Rambling Notes from Japan
Here are some blog posts that we hope will make you feel a part of things, and help you understand how to pray better for us and Japan. Please see our external blog in Blogger, if this page does not display correctly.
When Garbage Refuses to Die
The problem is a matter of simple physics. An unlimited amount of matter cannot occupy a limited amount of space at the same point in time. And our tiny Japanese home is, well, pretty limited! Like most Japanese houses, we have no basement, no attic, no garage, not even a large hall closet. Sending an unused item to storage limbo is simply not an option. But eventually things get used beyond usefulness. So we need to aggressively (and continually) sell, recycle, and throw away. And herein lies the greater problem. Sometimes things just refuse to leave you.
After my "generous" offers of such gently used items are rejected by friends, I turn to the local recycle shop for hope. Now, my castoffs are generally of such a pathetic nature that the recycle shop only takes on my case pro bono...out of pity...and perhaps a little amusement. I must say, though, that they are very gracious. And I've appreciated their mission of mercy. But I may have exceeded my limit. These days they want original packaging, instruction manuals, dent-free and scratch-free quality, and (of all the nerve) they want for the item to actually work as it was intended! My humble offerings are rarely up to that kind of scrutiny. And the clerks, in the gentlest Japanese way possible, have apologetically asked me to take the item back when I leave.
Her Season Changer
Those were her exact words to me...in English. God, however, had a different, better plan for Mrs. E, a changing of the seasons of her heart.
The Cross in the Tragedy
Take two weeks for Japan, spending just 10 minutes a day to read each chapter and pray! This is my best effort to share with you our experiences from the March 11, 2011 triple tragedy in Japan, and to look at them through a spiritual lens to see what God what want us to know.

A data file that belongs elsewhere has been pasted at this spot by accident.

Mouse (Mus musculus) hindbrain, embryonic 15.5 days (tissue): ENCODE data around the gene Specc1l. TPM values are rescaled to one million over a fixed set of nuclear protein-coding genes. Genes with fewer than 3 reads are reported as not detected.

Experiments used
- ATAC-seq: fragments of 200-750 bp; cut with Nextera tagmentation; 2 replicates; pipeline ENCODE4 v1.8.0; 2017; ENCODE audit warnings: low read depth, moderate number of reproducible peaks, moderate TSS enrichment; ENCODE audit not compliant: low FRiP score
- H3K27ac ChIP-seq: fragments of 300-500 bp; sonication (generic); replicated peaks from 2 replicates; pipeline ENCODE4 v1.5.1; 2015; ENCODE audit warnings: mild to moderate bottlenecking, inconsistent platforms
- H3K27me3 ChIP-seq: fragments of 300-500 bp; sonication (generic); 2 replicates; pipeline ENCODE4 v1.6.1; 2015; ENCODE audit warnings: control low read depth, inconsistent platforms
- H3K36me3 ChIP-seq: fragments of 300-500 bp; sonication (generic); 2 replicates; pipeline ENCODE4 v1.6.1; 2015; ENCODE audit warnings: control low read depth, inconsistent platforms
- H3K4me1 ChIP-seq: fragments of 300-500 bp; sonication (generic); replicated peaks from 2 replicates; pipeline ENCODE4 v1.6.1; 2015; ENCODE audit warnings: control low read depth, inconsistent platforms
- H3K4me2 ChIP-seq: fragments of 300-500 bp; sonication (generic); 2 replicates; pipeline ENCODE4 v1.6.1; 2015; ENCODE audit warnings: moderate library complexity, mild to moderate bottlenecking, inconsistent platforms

Singing a Sojourner's Song
Buddy Greene said it best in song: "I don't belong. I'm a foreigner here just singing a sojourner's song. I've always known. This place ain't home. And I don't belong."
It didn't used to be that way. Up until we left for Japan in 1999, I was decidedly American in my outlook, cultural identity and sensibilities. But things change when you remove yourself from that cultural milieu for any long stretch of time. Things no longer look the same when you return to them. You're different. People are different. The environment and culture are different. And you sense a lack of fit with a people and places you really were eager to call home again. That's disappointing, surprising and frustrating all at once.
Two Years Later -- Hope in Christ Alone
What about the next big quake? Don't tell my mother this, but the respected Tokyo University Earthquake Research Institute reported there's a 70% chance that a 7.0-magnitude or higher quake will strike Japan's capital by 2016. Such an event, the scientists said, could mean a death toll of up to 11,000 people and $1 trillion in damages!
New Year House Shopping
His mom followed his finger to the do-it-yourself kit (roughly the size of a loaf of bread), and said, "Oh. Well, that's a house for god." The boy's response was priceless. He wrinkled up his face quizzically and said, "A house for god? Why would god need a house? That's dumb." From the mouths of babes! His mom was completely nonplussed. She darted a sheepish glance at me before scurrying the boy along.
Why limit the divine to a tiny decoration? How have we limited God in convoluted ways within our own faith? Perhaps not in the way of a do-it-yourself kit, but to greater degrees than we recognize and admit. A missionary colleague here in Japan wrote a piece on this subject and the Japanese New Year traditions. The original article is here. I have included it below. Enjoy, think and pray!